Pardon me? What did you say? I was in daydream…
I remember those dreaded parent-teacher conferences when I was a kid. It was a moment when your performance in class was hung out there for all to see. One issue for me as a student was daydreaming. “James would do so much better in school if only he would stop daydreaming and participate in class, Mrs. Smart”
Oh, that old saw? Daydreaming, eh?
Daydreaming made me a lousy student. However, it has made me quite the writer. Daydreaming is imagination run amuck—imagination on steroids. You need to try some of it yourself as long as you’re not in the middle of a busy crosswalk or performing brain surgery.
Great ideas…and bad ones…are born of daydreaming. Daydreaming is an opportunity to open windows and air out your mind – just letting it be—to put your mental transmission in Park and just stop for a moment. It is an element of fantasy.
Daydreaming is giving you room to relax and ponder just about anything. I watch my 12 year-old son. He will stare into space for the longest time. I will softly say to him, “Jakie…” and he’s in another world – dreaming of the future or fantasizing about that cute little redhead in his class. Where his mind is is anyone’s guess. However, who am I to disturb that process? Daydreaming healthy regardless of what you happen to be thinking about.
It’s time for a daydream.
I’m back! I like to daydream. Feels good. At my age, daydreaming tends to evolve into a nap. And, napping is good too. I love a good 20-minute nap where I can prop up my feet, listen to a TV show softly, and rise feeling refreshed. I’ve never been a great sleeper. I can fall asleep anywhere. Staying asleep is another story. I’ve been a professional insomniac for over 30 years. It comes from the pressures and anxiety of publishing. There’s always a deadline or creative process to sweat out.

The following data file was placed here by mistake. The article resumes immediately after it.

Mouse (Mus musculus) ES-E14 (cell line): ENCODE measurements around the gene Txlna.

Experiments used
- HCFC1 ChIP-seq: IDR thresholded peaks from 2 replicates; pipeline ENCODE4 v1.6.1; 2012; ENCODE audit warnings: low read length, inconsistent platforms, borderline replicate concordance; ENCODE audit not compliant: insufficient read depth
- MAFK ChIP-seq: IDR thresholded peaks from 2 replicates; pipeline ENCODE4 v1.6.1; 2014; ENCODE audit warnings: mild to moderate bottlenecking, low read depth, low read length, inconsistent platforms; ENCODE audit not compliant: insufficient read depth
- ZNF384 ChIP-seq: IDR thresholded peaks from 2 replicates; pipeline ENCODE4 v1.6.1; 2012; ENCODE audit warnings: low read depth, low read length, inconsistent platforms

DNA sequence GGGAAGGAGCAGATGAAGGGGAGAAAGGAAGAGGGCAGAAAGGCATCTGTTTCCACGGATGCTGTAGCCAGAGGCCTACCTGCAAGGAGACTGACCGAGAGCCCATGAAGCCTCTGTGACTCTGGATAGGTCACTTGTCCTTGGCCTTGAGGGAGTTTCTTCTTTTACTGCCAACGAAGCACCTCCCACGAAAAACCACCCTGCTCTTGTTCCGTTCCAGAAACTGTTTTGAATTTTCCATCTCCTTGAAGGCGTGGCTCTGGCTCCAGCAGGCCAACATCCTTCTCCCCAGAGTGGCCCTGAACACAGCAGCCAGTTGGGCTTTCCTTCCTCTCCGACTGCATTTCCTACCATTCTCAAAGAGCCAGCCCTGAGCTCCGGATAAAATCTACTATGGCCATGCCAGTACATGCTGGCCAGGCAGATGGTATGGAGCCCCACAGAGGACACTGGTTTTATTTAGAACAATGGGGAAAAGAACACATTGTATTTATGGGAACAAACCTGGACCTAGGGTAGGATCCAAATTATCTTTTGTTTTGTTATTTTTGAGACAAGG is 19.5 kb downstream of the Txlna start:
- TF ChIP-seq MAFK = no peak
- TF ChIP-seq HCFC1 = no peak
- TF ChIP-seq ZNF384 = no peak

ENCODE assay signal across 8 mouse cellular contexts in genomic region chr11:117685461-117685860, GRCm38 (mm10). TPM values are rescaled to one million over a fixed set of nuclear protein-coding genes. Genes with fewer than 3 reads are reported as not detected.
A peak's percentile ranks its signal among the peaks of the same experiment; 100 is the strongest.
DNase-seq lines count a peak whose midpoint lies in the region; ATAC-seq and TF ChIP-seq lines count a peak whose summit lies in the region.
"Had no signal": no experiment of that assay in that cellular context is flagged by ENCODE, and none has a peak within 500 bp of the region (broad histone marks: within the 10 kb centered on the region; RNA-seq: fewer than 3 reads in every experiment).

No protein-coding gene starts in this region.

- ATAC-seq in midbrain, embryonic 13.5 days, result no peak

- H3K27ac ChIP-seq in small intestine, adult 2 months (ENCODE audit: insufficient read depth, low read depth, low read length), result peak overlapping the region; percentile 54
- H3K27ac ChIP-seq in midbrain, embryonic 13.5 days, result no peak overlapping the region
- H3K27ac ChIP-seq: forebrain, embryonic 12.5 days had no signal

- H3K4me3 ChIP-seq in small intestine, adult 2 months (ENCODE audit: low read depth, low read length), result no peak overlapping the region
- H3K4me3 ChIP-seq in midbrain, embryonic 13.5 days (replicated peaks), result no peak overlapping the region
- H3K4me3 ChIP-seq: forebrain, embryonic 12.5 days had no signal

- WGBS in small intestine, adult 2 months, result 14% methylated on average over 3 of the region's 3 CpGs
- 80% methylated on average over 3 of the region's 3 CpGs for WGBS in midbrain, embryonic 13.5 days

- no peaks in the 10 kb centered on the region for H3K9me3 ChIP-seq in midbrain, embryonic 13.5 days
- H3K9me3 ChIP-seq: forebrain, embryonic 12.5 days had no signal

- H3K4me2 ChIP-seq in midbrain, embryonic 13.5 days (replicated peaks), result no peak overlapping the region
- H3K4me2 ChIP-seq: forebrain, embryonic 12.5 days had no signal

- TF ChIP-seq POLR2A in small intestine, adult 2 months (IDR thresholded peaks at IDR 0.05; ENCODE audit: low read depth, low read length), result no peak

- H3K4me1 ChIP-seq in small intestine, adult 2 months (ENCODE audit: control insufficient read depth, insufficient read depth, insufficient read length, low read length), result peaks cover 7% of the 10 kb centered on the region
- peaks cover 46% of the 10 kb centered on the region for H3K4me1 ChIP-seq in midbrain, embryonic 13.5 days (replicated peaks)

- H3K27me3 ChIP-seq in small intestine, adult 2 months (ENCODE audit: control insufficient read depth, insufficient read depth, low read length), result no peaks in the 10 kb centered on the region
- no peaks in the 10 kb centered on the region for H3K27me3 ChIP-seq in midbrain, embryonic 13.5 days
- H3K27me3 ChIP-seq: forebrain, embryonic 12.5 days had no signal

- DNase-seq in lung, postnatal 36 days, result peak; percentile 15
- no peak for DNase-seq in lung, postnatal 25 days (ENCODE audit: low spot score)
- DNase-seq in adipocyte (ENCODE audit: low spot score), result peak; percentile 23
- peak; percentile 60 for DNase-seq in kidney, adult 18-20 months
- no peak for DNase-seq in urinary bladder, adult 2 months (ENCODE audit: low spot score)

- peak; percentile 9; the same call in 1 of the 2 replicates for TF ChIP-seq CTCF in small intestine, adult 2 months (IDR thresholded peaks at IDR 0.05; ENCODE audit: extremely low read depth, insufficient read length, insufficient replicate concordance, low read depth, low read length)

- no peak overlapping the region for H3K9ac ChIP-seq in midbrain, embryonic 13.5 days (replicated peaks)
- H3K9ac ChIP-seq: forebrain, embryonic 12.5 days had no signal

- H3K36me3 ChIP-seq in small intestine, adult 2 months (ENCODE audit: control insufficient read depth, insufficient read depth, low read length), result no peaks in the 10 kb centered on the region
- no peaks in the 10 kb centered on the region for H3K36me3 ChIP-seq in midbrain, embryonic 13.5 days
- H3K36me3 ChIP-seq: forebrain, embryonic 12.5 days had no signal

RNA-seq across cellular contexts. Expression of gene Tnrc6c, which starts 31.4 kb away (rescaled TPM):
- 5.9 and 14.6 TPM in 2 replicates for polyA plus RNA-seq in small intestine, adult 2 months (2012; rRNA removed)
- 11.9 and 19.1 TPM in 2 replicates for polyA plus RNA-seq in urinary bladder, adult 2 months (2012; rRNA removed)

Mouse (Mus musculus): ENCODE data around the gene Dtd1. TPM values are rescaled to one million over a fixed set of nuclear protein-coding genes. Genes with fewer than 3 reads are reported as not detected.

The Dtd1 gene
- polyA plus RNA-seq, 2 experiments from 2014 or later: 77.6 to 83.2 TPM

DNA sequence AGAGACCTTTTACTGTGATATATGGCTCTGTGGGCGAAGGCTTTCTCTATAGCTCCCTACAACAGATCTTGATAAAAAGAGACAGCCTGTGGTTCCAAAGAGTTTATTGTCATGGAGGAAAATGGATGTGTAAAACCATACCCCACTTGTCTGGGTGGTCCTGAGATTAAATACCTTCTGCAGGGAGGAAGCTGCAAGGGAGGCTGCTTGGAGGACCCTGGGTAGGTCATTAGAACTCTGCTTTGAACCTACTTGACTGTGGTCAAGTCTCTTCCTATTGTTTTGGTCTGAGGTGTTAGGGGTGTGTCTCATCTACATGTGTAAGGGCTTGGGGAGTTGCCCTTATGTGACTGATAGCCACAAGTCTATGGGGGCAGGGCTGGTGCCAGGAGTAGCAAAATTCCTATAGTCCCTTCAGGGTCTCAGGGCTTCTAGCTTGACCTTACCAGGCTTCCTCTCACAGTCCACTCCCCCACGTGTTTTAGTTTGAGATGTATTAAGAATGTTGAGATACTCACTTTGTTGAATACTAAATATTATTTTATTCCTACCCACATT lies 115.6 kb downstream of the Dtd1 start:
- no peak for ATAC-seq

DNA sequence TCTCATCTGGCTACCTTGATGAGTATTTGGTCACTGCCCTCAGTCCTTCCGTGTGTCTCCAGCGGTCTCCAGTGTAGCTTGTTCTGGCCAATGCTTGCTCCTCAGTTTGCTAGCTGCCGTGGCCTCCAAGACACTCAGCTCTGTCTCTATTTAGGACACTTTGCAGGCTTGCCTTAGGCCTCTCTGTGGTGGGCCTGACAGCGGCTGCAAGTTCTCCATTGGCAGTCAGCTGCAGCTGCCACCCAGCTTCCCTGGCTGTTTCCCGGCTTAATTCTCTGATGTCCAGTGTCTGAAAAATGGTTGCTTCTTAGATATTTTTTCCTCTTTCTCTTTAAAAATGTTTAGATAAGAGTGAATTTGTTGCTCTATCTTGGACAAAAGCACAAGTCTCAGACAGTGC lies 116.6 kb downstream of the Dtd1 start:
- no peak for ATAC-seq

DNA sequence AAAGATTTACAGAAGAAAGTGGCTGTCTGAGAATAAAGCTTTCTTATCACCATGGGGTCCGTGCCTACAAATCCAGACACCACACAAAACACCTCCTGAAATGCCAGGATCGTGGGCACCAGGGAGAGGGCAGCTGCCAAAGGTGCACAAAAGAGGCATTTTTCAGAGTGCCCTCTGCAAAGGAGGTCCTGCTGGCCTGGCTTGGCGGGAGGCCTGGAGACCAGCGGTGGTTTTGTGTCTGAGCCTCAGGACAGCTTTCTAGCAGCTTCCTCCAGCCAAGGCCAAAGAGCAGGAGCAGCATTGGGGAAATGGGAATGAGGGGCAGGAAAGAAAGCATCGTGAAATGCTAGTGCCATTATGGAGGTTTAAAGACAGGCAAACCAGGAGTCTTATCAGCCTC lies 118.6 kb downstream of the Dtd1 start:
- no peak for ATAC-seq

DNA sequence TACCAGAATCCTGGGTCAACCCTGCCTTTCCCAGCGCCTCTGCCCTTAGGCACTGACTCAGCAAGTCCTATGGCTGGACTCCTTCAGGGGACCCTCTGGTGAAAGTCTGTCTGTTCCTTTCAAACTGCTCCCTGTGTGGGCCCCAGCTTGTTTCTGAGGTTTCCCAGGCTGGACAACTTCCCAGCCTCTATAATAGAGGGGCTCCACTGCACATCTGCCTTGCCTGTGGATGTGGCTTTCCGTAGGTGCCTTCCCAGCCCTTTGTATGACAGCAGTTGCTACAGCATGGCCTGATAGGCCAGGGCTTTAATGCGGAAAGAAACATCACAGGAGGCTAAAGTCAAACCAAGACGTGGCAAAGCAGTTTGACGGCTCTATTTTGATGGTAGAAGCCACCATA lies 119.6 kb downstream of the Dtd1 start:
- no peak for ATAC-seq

Keeps you awake at night.
When I was 30, I saw no point in sleep. I believed sleep was so unproductive. I thought, “I’ll sleep when I am dead…” I couldn’t have been any more mistaken. And, if you don’t sleep, you’re gonna be dead sooner than you planned. Sleep is as critical as being awake and doing something productive. Sleep is an opportunity for your mind and body to repair and rebuild. Don’t you find you have boundless energy when you’ve had a good night’s sleep?
Daydreaming is the daytime form of imagination and eyes-open sleep. When I daydream I don’t have fantasies aside from having that little spread in the Midwest where I can sit on the back porch and watch the sun set and the storms roll in. I don’t daydream about Marilyn Monroe or Farrah Fawcett. I’ve never even had a poster of these American icons on the wall when I was 18. I daydream about what’s possible. Realistic daydreams. When it comes to women, I daydream about what’s possible—the checker at the local supermarket, the neighbor up the hill, that cutie-hottie around the corner. And, nah, I don’t daydream about young women because the daydream always leads to wondering what on earth we’d talk about afterward.
Oh, that’s right, I’m not 30 anymore.
I was watching CNN and one of those infamous panels of pundits when I noticed CNN correspondent, John Harwood, lost in a daydream. He was blankly staring at the floor when Don Lemon asked a question clearly meant for him. Harwood was staring into space, undoubtedly exhausted from the drama in Washington and taking a mental vacation. Lemon said, “John?….John?!” and Harwood was startled out of his daydream. It was an “Oh My God!” moment – the man was daydreaming…
Like the rest of us…
If you’re not into daydreaming, you should be. It is healthy to daydream and for you to leave your kids alone when they’re amid a deep daydream. Let your mind wander – as long as you’re not responsible for a nuclear power plant or manager for a massive factory or maybe even a member of congress.
Come to think of it, we could use a few daydreamers on Capitol Hill…perhaps they’d get something done.